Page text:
background preloader


Facebook Twitter

The power of beliefs: lay theories and their influence on the implementation of CLIL programmes - ePrints Soton. The power of beliefs: lay theories and their influence on the implementation of CLIL programmes CLIL is one of the most dynamic pedagogic trends in language teaching in Europe and yet, the enthusiasm with which this innovation is implemented by stakeholders and “made a success” is not fully understood.

The power of beliefs: lay theories and their influence on the implementation of CLIL programmes - ePrints Soton

In this paper we argue for an investigation of CLIL implementation as a form of extended language policy (Spolsky 2004), which relates language management, practice and beliefs, and so expands the notion of policy well beyond top-down legislation. In this contribution, the suggested centrality of beliefs to CLIL policy analysis will be shown by a detailed investigation into the lay theories of teachers and learners involved in CLIL instruction in Austrian upper secondary colleges of technology, which traditionally attract students considered as relatively unsuccessful foreign language learners.

The power of beliefs: lay theories and their influence on the implementation of CLIL programmes - ePrints Soton. Manuale Digitale - Vizualizare manuale. My 6 TOP tips for taking tests and exams. Early Years Experience songs for children - Weather theme - other themes include action, transport, food, nursery rhymes, animals, weather. Blow, wind, blow!

Early Years Experience songs for children - Weather theme - other themes include action, transport, food, nursery rhymes, animals, weather

"Mother Goose" Blow, wind, blow! And go, mill, go! That the miller may grind his corn; That the baker may take it, And into rolls make it, And send us some hot in the morn. Doctor Foster Doctor Foster went to Gloucester, In a shower of rain. I Hear Thunder I hear thunder, I hear thunder, Hark don't you, hark don't you. I'm a Little Snowflake. AutoDidact - Manuale. LearnEnglish - British Council. Section 1 - “Where did you go?”

LearnEnglish - British Council

– a weekend away Tess: Hello and welcome to LearnEnglish Elementary podcast number two. I’m Tess. Materiale gratuite - Uniscan. Manual - Limba Modernă Engleză - clasa a IV-a, semestrul al II-lea. Butoanele de navigare.

Manual - Limba Modernă Engleză - clasa a IV-a, semestrul al II-lea

Manual - Limba Modernă Engleză - clasa a IV-a, semestrul I. Butoanele de navigare.

Manual - Limba Modernă Engleză - clasa a IV-a, semestrul I

Pre-birth to Three: Observation, Assessment and Planning. One theory all teachers with disruptive children should know about. Imagine a classroom where children are unable to wait their turn or stay focused on their work.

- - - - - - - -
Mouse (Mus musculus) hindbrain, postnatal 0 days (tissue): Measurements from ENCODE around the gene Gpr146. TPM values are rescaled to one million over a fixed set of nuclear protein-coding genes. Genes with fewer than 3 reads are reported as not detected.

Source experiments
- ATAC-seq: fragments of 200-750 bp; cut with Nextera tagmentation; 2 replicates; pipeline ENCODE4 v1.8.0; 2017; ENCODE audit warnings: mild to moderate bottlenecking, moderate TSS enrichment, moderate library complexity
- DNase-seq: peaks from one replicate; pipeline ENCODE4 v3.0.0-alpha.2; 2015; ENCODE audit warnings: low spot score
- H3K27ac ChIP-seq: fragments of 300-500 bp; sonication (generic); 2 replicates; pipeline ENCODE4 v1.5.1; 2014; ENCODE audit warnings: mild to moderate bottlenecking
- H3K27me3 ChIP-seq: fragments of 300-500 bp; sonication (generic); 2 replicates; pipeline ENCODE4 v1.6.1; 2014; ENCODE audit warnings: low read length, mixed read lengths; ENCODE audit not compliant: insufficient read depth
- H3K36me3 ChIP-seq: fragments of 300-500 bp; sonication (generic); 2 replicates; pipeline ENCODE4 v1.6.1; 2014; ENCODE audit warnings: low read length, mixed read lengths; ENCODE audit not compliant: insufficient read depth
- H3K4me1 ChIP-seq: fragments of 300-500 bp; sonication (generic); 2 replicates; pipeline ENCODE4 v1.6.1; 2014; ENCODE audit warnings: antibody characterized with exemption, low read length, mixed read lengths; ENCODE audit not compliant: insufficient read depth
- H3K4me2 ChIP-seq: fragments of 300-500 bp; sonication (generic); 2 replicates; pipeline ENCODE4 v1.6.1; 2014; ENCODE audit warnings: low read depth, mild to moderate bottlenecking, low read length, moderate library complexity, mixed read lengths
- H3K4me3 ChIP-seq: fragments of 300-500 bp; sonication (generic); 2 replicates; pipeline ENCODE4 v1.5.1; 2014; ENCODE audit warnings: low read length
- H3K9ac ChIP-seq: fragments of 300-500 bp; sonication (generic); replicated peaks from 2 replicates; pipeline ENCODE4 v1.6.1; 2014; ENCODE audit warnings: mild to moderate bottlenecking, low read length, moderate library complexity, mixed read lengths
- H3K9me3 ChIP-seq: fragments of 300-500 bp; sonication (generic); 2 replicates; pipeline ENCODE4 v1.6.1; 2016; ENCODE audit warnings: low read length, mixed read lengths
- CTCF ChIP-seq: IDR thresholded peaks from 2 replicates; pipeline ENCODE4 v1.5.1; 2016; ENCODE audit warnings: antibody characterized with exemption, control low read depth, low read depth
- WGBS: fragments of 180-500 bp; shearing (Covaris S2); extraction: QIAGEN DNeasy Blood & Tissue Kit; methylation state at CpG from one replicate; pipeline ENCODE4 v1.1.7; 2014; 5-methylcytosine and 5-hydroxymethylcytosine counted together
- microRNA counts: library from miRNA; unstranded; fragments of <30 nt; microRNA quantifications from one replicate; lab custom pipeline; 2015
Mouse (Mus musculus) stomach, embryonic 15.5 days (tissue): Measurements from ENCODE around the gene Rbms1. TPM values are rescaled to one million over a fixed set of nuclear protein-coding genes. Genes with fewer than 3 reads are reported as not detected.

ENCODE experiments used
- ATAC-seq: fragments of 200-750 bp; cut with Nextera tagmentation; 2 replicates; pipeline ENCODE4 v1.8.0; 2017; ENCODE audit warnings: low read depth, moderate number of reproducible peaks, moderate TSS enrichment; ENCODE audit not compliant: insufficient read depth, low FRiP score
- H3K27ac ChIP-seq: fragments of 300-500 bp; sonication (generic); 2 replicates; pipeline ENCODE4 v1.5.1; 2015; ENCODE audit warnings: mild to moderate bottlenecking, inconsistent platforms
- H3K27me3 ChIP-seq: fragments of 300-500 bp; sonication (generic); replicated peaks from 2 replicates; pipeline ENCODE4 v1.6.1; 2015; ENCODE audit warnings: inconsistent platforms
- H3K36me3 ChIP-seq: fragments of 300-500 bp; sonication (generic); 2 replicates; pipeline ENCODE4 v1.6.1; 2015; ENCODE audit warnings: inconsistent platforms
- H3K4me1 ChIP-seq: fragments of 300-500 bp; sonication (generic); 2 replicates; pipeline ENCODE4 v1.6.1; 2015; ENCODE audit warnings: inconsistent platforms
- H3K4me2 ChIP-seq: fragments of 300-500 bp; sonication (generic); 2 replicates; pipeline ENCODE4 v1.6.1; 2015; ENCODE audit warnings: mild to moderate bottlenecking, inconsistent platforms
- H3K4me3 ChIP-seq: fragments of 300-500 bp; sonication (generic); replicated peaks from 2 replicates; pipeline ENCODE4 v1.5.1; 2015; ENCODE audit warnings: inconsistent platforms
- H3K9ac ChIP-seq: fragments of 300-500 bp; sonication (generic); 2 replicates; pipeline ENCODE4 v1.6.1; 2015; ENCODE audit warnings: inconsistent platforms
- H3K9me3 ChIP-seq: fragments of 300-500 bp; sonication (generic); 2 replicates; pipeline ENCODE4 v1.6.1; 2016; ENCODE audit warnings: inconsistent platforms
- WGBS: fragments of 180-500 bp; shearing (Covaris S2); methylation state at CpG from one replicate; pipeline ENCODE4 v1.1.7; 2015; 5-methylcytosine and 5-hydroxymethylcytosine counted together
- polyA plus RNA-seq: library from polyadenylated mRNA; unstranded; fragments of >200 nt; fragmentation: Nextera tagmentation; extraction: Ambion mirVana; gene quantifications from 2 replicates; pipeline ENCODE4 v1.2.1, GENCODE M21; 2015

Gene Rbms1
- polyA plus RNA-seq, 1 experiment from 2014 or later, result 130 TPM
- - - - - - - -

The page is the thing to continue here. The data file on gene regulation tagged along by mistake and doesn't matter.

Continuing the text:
One theory all teachers with disruptive children should know about

They are easily distracted, cannot remember basic instructions or hold enough information in their head to solve problems – skills teachers rely on in order to teach successfully. These behavioural issues are all examples of problems that can arise from attachment issues – based on the relationship between children and their main caregiver. Attachment theory is now one of the world’s most well-researched theories about human development. It was first proposed by the 20th-century British psychiatrist John Bowlby, who considered that children needed to develop a secure attachment with their main caregiver via sufficiently consistent, responsive, sensitive, appropriate and predictable care and support.

Research has shown that secure attachments create mental processes that enable a child to regulate emotions and attune to others. Trauma takes its toll. Don't Expect Toddlers To Behave Consistently — They Literally Can't. Can Free Play Prevent Depression and Anxiety In Kids? Over the past 50-60 years, play time in kids’ lives has been drastically cut.

Can Free Play Prevent Depression and Anxiety In Kids?

School days and years are longer and parents often schedule enrichment activities for their children instead of giving them space to direct their own play. Children are rarely given the freedom to direct their own activities, leading to a persistent rise in children feeling that they have no control over their lives. And, while correlation doesn’t prove causation, Dr. Peter Gray, who has been studying play for years, says there’s strong evidence that in this case, the decline in play is leading to a rise in depression and acute anxiety among young people. Check out his TEDx talk for all the details on this fascinating area of research. Which Early Childhood Experiences Shape Adult Life? By Maanvi Singh, NPR Most of us don’t remember our first two or three years of life — but our earliest experiences may stick with us for years and continue to influence us well into adulthood.